Patsy Matheson

Live Review | The Winning Post, York | Review by Allan Wilkinson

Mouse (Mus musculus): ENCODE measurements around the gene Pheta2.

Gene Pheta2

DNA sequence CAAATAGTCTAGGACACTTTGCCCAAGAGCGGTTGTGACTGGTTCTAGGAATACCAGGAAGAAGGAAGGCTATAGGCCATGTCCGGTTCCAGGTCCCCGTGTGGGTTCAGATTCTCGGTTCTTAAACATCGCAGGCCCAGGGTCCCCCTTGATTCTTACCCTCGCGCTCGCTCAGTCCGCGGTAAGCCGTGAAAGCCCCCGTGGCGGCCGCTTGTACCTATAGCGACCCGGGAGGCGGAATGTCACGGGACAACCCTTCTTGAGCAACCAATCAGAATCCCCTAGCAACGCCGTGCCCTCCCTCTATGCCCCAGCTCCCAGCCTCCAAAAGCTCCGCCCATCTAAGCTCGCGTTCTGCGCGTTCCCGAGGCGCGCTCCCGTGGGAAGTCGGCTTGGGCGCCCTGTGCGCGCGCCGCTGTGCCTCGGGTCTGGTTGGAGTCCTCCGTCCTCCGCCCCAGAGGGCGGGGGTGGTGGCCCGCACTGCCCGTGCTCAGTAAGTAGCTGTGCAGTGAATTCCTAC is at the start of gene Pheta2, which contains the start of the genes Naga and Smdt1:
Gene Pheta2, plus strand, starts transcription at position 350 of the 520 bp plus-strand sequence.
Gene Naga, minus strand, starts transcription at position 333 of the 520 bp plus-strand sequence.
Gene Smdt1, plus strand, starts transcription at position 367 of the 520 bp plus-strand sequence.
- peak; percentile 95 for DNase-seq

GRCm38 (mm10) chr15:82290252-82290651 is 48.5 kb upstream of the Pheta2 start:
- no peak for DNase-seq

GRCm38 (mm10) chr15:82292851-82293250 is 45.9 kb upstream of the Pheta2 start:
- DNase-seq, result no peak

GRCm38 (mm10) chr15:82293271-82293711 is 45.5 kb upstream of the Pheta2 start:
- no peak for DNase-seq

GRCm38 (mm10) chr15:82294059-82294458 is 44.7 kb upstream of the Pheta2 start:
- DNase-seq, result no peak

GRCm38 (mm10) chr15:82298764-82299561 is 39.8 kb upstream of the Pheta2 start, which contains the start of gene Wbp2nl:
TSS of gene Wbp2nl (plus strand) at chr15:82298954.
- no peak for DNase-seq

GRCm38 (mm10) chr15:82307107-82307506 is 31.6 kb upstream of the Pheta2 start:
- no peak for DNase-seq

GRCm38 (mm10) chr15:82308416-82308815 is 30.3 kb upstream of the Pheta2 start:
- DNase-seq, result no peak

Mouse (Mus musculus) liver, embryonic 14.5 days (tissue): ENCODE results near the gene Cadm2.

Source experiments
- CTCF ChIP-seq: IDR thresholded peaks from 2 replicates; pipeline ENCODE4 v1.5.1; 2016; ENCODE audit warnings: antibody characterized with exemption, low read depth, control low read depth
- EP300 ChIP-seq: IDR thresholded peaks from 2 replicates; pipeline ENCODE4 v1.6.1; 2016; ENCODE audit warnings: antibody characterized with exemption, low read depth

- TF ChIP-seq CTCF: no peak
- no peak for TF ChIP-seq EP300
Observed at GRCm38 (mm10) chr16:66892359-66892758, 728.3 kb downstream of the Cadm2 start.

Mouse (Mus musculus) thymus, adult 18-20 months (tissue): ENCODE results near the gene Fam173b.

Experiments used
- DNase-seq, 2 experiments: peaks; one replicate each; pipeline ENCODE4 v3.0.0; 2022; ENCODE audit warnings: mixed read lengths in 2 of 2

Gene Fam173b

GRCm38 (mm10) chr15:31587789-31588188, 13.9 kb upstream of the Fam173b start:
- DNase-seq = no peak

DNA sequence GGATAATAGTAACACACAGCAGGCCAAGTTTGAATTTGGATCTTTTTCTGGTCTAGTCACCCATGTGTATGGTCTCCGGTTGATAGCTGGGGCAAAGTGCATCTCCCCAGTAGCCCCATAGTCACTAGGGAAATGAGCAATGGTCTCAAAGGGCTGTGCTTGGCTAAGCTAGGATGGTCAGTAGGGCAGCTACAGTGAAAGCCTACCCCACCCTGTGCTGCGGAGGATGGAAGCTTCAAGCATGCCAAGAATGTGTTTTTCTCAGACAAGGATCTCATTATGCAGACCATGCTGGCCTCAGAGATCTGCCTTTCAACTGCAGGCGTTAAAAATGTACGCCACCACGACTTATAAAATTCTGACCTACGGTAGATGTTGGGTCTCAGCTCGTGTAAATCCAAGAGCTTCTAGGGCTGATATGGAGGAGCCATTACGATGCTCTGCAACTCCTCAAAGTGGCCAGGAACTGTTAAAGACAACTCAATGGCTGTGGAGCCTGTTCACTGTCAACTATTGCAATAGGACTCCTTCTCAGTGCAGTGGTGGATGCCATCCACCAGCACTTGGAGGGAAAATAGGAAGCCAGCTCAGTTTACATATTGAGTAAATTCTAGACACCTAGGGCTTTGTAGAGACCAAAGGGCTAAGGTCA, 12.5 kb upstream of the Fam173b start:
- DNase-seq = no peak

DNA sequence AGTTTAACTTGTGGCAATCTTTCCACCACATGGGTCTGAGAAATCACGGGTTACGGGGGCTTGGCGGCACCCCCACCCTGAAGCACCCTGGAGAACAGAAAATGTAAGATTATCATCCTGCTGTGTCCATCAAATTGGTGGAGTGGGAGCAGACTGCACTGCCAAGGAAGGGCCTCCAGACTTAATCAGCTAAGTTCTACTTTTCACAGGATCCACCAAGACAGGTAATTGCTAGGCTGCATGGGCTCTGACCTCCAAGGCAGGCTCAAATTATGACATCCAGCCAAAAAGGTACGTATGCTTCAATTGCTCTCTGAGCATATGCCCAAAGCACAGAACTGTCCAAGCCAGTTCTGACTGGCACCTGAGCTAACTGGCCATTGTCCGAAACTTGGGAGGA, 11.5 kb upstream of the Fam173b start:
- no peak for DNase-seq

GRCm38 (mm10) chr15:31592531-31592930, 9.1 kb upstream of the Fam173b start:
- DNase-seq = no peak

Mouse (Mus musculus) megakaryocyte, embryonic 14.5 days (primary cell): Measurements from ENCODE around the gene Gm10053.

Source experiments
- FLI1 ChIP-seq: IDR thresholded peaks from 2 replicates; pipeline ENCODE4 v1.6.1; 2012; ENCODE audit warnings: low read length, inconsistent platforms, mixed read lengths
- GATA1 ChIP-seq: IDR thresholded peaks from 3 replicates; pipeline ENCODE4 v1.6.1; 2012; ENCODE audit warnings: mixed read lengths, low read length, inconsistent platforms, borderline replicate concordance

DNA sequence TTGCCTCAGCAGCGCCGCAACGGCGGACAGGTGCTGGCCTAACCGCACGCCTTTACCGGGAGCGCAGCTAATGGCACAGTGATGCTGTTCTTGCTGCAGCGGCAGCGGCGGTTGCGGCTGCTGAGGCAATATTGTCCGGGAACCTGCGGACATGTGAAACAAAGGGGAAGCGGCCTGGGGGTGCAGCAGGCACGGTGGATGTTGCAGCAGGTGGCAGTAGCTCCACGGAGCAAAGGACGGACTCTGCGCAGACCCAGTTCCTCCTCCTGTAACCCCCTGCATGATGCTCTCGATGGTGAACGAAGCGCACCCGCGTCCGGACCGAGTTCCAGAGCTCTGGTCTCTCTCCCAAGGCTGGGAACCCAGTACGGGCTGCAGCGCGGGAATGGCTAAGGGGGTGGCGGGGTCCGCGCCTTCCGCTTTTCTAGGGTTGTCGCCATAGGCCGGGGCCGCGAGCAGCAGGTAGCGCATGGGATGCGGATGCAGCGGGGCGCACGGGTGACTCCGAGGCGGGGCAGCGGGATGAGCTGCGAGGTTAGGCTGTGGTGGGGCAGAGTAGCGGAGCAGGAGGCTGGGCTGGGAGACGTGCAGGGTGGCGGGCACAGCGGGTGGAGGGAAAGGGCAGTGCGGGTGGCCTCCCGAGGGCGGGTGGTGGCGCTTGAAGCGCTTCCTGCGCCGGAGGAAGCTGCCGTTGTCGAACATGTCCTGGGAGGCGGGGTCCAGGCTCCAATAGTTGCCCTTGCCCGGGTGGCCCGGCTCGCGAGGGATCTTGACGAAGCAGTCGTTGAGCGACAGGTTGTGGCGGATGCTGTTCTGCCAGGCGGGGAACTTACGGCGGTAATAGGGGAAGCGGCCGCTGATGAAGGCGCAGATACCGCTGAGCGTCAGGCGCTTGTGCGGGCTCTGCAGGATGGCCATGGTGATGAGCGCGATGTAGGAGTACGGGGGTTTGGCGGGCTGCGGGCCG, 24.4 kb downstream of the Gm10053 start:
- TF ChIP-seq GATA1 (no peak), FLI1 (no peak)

My introduction to Patsy Matheson came much later than it should have, when the late lamented Lonsdale Live club in Doncaster booked the late lamented Waking the Witch in what might be considered their heyday.  Sadly Waking the Witch hung up their brooms earlier this year and nodded off again and Patsy returned to what she did before she hooked up with Rachel, Becky and Jools, and that is to return to being a solo performer.  With a new album out, which is receiving favourable reviews, a new set of songs to draw from and one of the best smiles in the business, Patsy topped the bill tonight, at an intimate singer songwriter showcase at The Winning Post in York, along with Miles Cain and Gina Dootson, who were out to lend their support.  Taking to the stage and tuning up her guitar to the sound of Robert Johnson singing “Dust My Broom” (there we go again with the Witch references), coming through the PA loud and beautifully clear, Patsy segued into “Ulverston Gypsy” and then immediately into the Waking the Witch era gem “Through and Through”, providing us with a first rate opening to any solo set you care to mention.  Any song written by a female writer who references King Crimson in the lyric is a winner with me to start with.  The songs from A Little Piece of England transfer well to live performance as they are already pretty much stripped down on the album.  These songs were written for intimacy, and “Sunday Morning Song” with its homely charm and the Neil Young influenced “This New Song” take you elsewhere; such is the power of the imagery in Patsy’s songs.  On “Sunday Morning Song” it’s almost like the Edward Hopper painting, depicting a row of shops drenched in early morning sunlight; you instantly know its Sunday morning without anyone telling you.  Referring to the whole paparazzi thing surrounding Amy Winehouse as “unfortunate”, Patsy introduced her moving “Lamb to Slaughter” with as much sensitivity as the song lyrics themselves.  I was taken by Patsy’s optimistic viewpoint that there might be light at the end of the tunnel, with a comparison to Slowhand’s emergence from drug induced hell in the Seventies, that she may, if we leave her alone, ‘rise like a beautiful butterfly’.  Jokingly berating her own first album as “dreadful”, Patsy did in fact resurrect “One Like Her”, from the earlier With My Boots On album, accompanied by egg shaker.  Offers were out for anyone willing to join the band on various rattles and shakers, but sadly no takers.  Everyone was playing it cool tonight, but not cool enough to prevent us from joining in on the whistling chorus of “Row Down to Wroxham”, one of Patsy’s most infectious songs and one of the highlights of the night.  Finishing with a touch of West Coast pop/rock, Patsy was joined by Gina Dootson for what could possibly be Gina’s last UK performance for a while as she embarks upon a new life and career in Germany this month.  Coupling Steve Miller’s “The Joker” together with a chorus of “Free Falling”, Patsy and Gina brought this delightfully intimate and hugely enjoyable evening to a close.